September 26, 2016

SUCKING IN THE ‘70s: Want to Slow Climate Change? Stop Having Babies, demands Eric Roston, Bloomberg.com’s “Sustainability Editor.”

It’s Zero Population Growth, slight return! Everything old is new again; those of us who grew up in the ‘70s were exposed to such Chicken Little junk science on a near-daily basis. ZPG was even the title of a staggeringly bad sci-fi film starring Oliver Reed and Geraldine Chaplin and released in 1972:

As Wikipedia notes, ZPG was “inspired by the non-fiction best-selling book The Population Bomb by Paul R. Ehrlich,” a book that, along with Rachel Carson’s earlier Silent Spring was a one-two blow to the cerebellum that transformed previously optimistic New Frontier-era liberals into what Fred Siegel described as “Progressives Against Progress” at City Journal a few years ago:

Crankery, in short, became respectable. In 1972, Sir John Maddox, editor of the British journal Nature, noted that though it had once been usual to see maniacs wearing sandwich boards that proclaimed the imminent end of the Earth, they had been replaced by a growing number of frenzied activists and politicized scientists making precisely the same claim. In the years since then, liberalism has seen recurring waves of such end-of-days hysteria. These waves have shared not only a common pattern but often the same cast of characters. Strangely, the promised despoliations are most likely to be presented as imminent when Republicans are in the White House. In each case, liberals have argued that the threat of catastrophe can be averted only through drastic actions in which the ordinary political mechanisms of democracy are suspended and power is turned over to a body of experts and supermen.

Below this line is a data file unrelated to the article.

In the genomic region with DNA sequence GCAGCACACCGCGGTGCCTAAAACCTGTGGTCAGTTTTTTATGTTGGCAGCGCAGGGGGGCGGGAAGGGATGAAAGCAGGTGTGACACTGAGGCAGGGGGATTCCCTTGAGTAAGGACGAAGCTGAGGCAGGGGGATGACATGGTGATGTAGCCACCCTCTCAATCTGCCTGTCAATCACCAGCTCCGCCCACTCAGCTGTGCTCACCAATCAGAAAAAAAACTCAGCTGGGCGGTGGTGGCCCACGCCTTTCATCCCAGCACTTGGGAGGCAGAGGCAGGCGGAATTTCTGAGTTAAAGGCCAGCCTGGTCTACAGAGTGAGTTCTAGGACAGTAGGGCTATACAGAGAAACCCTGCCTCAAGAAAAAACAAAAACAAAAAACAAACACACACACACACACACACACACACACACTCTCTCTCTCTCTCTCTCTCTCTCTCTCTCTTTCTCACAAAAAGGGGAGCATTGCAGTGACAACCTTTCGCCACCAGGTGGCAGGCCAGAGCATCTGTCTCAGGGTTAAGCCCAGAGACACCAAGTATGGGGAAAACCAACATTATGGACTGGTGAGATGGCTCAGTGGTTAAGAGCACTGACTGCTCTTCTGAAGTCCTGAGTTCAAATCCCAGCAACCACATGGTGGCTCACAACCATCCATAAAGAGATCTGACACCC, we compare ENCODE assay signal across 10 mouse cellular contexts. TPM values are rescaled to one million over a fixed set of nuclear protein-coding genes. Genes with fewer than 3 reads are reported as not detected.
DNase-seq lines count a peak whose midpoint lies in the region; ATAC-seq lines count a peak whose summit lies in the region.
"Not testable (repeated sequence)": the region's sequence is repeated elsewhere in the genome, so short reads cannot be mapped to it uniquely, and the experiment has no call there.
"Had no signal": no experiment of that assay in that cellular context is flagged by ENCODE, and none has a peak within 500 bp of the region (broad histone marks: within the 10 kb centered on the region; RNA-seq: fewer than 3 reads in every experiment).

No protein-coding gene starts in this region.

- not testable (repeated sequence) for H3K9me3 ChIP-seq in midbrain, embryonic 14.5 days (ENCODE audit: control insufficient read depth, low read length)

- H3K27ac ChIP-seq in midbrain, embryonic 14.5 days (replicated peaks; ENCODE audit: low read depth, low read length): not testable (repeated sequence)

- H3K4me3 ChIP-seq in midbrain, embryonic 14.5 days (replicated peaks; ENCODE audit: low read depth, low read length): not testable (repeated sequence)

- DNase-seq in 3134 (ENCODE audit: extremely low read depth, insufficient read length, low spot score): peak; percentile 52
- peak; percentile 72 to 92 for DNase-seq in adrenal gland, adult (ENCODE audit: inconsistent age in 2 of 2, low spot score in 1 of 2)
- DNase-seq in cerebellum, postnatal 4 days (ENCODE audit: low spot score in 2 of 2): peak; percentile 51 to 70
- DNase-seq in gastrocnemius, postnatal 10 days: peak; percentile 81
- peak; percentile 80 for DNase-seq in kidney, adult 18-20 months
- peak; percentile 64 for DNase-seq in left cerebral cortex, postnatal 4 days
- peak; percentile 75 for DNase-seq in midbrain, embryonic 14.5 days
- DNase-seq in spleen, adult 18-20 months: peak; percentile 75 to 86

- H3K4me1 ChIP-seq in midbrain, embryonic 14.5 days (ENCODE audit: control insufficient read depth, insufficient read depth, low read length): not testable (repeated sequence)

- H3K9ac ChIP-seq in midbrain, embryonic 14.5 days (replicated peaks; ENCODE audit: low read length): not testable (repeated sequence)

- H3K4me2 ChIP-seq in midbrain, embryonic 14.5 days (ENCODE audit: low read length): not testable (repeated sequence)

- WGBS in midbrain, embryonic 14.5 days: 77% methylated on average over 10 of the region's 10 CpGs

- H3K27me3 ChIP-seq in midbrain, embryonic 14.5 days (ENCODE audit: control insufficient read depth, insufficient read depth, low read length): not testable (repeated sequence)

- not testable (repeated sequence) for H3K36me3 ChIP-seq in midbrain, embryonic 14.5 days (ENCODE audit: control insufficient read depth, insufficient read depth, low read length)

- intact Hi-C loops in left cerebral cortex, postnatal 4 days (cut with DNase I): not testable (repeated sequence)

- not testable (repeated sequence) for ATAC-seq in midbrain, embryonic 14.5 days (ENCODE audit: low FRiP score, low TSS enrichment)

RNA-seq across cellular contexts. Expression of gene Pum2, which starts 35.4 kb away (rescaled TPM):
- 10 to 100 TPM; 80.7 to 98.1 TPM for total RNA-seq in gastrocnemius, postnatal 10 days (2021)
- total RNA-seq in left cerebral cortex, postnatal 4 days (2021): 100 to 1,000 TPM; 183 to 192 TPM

Back in the early 1970s, it was overpopulation that was about to destroy the Earth. In his 1968 book The Population Bomb, Paul Ehrlich, who has been involved in all three waves, warned that “the battle to feed all of humanity is over” on our crowded planet. He predicted mass starvation and called for compulsory sterilization to curb population growth, even comparing unplanned births with cancer: “A cancer is an uncontrolled multiplication of cells; the population explosion is an uncontrolled multiplication of people.” An advocate of abortion on demand, Ehrlich wanted to ban photos of large, happy families from newspapers and magazines, and he called for new, heavy taxes on baby carriages and the like. He proposed a federal Department of Population and Environment that would regulate both procreation and the economy. But the population bomb, fear of which peaked during Richard Nixon’s presidency, never detonated. Population in much of the world actually declined in the 1970s, and the green revolution, based on biologically modified foods, produced a sharp increase in crop productivity.

But oh, the fun leftists had terrorizing the rest of us with their sandwich boards back then:

(Classical reference in headline.)

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